BOSE SALE CARRICKMACROSS

Former Bose factory, Carrickmacross   Photo:  © Michael Fisher

Former Bose factory, Carrickmacross Photo: © Michael Fisher

SALE OF BOSE MACHINERY AND EQUIPMENT

Michael Fisher    Northern Standard   Carrickmacross News   Thursday 18th June p.43

There was a steady stream of visitors to the former Bose factory in Carrickmacross last Thursday 11th and Friday 12th June. Among them were a number of local business people, checking out the plant and machinery that had been put up for sale by the US-based company. 140 workers were made redundant at the start of June, following the sudden announcement in January that the factory would be closing. For a number of them, Bose had been their only employer and the company had always looked after them since it set up a European base in County Monaghan in 1978.

Former Bose factory, Carrickmacross  Photo:  © Michael Fisher

Former Bose factory, Carrickmacross Photo: © Michael Fisher

The company had been founded by a sound engineer and entrepreneur, Dr Amar Bose in 1964 in Natick, Massachusetts. It developed a revolutionary 901 speaker system. Its acoustic wave system was introduced in 1984. One of the reasons the company came to Carrickmacross was because of the local expertise in furniture making. There was a skilled workforce which made cabinets for the sound systems.

Former Bose Factory, Carrickmacross  Photo:  © Michael Fisher

Former Bose Factory, Carrickmacross Photo: © Michael Fisher

Former Bose workers say the plant continued to be profitable and that staff had fulfilled their targets and had undertaken any necessary work practices to ensure that orders were met. There was never an industrial dispute at the factory. Now some are too old to find another job. But there could be some hope for others.

Padraig McEneaney, CEO Celtic Pure Ltd   Photo:  © Michael Fisher

Padraig McEneaney, CEO Celtic Pure Ltd Photo: © Michael Fisher

According to Padraig McEneaney CEO of Celtic Pure Ltd in Corcreagh, near Carrickmacross, five former Bose workers have been taken on at their bottled water plant. After inspecting the inside of the Bose premises, Mr McEneaney said the plant had been very well maintained. He put bids on a number of items, which had to be in by midday on Friday. Then the tenders were opened on Tuesday, to see which was the highest bid.

Main entrance to former Bose Factory, Carrickmacross  Photo:  © Michael Fisher

Main entrance to former Bose Factory, Carrickmacross Photo: © Michael Fisher

Over 1000 lots were listed in the catalogue and the sale was conducted by McKay Auctioneers from Dublin. Mr McEneaney said this was a slightly unusual way of doing business and he would await the outcome of the tendering process. The businessman said he hoped a replacement business would be found over the next twelve months. Although Carrick was a thriving town, Bose would be sadly missed. There would be a knock-on effect for several contractors such as couriers and suppliers. He pointed out that there were some top quality and highly skilled staff from Bose and he hoped they would find new employment. Mr McEneaney also stressed the advantages Carrickmacross had as a place to locate a business. It was only one hour from Dublin and close to the motorway and the airport.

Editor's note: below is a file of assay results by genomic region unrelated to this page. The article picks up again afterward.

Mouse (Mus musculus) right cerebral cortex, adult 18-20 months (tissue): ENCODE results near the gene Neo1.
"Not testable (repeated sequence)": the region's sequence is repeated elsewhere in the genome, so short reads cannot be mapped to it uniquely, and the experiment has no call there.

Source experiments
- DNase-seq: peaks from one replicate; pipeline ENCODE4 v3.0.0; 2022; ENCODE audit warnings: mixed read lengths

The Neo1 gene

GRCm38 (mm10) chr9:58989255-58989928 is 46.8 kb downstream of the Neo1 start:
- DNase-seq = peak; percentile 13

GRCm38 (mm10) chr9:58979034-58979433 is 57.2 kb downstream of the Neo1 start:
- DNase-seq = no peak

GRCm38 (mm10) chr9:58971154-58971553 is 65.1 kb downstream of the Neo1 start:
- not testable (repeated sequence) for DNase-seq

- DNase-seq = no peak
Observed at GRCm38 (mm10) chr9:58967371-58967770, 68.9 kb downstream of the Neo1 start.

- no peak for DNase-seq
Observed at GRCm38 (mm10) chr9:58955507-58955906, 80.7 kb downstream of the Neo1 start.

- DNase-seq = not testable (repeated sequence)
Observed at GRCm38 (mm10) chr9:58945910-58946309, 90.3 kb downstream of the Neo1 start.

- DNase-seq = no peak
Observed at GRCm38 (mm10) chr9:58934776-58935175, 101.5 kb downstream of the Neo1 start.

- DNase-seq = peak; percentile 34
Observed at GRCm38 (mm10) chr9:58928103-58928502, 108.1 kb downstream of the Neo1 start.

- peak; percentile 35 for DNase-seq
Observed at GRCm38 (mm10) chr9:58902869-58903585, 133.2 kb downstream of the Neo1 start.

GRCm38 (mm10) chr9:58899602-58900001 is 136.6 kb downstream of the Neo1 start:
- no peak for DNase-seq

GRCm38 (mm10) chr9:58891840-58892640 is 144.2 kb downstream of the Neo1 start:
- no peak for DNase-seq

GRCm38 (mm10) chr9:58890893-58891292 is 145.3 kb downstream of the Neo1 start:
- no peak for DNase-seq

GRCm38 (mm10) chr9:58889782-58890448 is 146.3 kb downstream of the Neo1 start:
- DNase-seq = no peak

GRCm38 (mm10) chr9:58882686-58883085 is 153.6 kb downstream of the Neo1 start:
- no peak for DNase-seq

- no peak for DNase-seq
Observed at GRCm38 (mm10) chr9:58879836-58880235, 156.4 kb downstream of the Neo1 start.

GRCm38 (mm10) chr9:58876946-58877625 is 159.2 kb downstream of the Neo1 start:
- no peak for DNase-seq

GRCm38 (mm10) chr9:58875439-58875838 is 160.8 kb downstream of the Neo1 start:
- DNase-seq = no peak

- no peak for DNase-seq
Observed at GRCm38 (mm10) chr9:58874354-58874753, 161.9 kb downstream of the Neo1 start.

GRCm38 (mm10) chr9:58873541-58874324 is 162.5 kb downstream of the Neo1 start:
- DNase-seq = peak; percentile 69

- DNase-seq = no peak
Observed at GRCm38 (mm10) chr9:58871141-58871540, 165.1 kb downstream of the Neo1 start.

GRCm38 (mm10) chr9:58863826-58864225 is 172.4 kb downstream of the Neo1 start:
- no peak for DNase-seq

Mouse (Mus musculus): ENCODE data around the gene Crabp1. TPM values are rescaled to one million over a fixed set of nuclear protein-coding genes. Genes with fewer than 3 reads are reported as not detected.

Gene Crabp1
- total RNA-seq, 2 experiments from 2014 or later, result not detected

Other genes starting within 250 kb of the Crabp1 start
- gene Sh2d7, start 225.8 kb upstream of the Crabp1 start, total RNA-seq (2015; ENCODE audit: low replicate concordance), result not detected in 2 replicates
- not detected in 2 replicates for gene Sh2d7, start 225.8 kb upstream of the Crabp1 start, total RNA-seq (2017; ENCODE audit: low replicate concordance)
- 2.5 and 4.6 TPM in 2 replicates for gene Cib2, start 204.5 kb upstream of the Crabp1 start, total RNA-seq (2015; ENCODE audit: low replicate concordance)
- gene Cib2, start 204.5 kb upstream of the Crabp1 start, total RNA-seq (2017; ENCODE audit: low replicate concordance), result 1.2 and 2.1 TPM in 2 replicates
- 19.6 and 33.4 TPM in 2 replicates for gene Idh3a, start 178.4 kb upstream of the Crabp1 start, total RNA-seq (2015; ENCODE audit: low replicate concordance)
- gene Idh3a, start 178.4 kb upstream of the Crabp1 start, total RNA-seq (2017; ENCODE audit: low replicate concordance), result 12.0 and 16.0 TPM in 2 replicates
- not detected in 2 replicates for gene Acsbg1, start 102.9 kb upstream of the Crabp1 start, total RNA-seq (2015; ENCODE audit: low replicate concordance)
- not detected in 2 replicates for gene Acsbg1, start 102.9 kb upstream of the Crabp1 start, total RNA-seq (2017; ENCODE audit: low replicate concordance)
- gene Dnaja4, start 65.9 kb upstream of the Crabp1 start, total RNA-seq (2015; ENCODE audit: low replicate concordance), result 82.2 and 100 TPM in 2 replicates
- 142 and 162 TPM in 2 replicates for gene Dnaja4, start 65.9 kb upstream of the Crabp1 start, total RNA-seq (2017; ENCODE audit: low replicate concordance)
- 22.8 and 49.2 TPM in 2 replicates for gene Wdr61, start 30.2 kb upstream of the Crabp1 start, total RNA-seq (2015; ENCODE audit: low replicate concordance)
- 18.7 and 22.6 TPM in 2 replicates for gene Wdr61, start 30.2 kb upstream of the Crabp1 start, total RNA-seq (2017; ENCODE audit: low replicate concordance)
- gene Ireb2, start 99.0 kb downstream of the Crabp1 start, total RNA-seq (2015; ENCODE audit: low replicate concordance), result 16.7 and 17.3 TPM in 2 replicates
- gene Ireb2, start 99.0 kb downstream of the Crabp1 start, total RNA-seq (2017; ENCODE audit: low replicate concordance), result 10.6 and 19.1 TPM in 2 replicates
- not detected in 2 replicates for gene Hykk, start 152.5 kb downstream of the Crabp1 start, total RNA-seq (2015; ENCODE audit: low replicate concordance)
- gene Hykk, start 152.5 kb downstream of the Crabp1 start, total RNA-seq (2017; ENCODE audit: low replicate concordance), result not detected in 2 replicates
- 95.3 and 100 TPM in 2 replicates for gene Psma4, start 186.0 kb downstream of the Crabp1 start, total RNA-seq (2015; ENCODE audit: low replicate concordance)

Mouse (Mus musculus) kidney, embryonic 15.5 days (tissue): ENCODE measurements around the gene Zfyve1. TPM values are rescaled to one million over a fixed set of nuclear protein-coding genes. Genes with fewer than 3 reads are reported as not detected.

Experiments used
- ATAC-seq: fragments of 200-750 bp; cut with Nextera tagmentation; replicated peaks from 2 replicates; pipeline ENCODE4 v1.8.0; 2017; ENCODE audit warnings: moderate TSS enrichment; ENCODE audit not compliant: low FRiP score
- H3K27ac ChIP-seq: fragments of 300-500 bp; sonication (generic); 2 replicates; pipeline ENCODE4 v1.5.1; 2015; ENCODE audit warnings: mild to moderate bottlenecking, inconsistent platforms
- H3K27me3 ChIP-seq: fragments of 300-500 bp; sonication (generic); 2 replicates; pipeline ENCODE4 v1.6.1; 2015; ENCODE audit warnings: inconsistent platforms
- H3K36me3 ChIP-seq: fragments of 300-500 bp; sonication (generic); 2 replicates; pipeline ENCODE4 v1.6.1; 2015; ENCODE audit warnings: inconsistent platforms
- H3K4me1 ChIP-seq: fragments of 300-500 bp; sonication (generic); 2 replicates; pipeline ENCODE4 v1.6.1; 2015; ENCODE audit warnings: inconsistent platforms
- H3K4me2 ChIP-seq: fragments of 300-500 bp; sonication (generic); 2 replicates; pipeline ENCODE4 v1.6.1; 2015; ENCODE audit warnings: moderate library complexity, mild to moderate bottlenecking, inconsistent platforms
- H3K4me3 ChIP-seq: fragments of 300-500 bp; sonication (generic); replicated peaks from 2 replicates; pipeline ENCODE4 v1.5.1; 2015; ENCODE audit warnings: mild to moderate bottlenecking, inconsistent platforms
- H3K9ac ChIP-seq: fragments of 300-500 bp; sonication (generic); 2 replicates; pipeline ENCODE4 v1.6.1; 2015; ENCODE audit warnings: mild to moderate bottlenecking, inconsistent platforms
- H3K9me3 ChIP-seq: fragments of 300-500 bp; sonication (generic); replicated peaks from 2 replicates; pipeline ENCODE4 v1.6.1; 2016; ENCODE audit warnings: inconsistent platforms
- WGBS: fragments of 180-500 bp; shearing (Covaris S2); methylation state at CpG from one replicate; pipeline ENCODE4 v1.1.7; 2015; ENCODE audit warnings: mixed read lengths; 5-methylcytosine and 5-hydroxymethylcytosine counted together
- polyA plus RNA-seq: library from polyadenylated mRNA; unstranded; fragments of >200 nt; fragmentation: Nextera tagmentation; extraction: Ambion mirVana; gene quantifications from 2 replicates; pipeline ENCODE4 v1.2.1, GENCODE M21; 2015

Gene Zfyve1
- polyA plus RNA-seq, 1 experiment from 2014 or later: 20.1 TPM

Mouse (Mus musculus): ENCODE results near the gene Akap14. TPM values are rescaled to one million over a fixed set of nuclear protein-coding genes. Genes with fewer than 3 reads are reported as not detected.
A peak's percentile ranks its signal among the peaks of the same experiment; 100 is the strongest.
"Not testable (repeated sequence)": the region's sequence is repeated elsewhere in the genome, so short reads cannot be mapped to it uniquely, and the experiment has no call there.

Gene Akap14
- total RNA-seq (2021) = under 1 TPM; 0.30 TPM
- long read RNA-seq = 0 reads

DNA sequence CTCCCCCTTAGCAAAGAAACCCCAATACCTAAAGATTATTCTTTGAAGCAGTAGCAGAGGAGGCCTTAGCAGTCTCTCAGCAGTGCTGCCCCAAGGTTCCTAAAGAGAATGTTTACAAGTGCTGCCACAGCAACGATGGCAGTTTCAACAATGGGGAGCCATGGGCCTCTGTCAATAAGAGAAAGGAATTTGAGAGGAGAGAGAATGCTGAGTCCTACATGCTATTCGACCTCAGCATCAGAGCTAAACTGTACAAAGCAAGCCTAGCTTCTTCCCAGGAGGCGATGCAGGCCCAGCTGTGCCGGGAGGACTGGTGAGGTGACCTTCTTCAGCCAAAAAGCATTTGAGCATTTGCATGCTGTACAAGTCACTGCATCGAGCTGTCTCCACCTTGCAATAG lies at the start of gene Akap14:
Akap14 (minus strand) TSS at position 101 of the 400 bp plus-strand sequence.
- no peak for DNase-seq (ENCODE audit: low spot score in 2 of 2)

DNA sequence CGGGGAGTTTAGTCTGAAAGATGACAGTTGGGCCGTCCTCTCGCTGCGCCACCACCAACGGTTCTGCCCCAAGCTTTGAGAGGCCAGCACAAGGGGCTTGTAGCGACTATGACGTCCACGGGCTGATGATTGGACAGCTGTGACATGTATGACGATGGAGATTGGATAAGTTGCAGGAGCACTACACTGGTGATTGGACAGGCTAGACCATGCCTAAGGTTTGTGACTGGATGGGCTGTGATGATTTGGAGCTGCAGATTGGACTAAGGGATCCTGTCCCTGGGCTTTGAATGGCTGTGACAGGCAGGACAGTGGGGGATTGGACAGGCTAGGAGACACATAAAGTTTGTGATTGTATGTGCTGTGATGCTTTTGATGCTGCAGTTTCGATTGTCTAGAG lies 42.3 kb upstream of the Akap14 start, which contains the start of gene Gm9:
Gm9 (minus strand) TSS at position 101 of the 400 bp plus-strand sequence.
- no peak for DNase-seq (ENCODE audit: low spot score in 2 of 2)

Paddy Gollogly, Carrickmacross Lions Club    Photo:  © Michael Fisher

Paddy Gollogly, Carrickmacross Lions Club
Photo: © Michael Fisher

Paddy Gollogly, a founder member of Carrickmacross Lions Club, was another visitor to the Bose auction. He said the company had been good for Carrickmacross and had sponsored the Lions’ annual charity cycle run in the early years. Their withdrawal would leave a big loss for charities in the area. He recalled the major contribution the Bose social club had made to groups such as Carrick Cancer, and it was going to be hard to raise money without a similar large group of volunteers to help them. He thanked the workers for their fundraising efforts over the past 37 years.

Kevin Gartlan, Carrickmacross Workhouse.  Photo:  © Michael Fisher

Kevin Gartlan, Carrickmacross Workhouse. Photo: © Michael Fisher

Kevin Gartlan of Carrickmacross Workhouse wanted to find out if there were any heritage items that were worth preserving. He hoped that a few items of local interest would be preserved. He also hoped that local small businesses would be successful in their tenders for machinery and other items as it was necessary to keep as many jobs as possible locally.

Jim Hand, President, Carrickmacross Chamber of Commerce Photo:  © Michael Fisher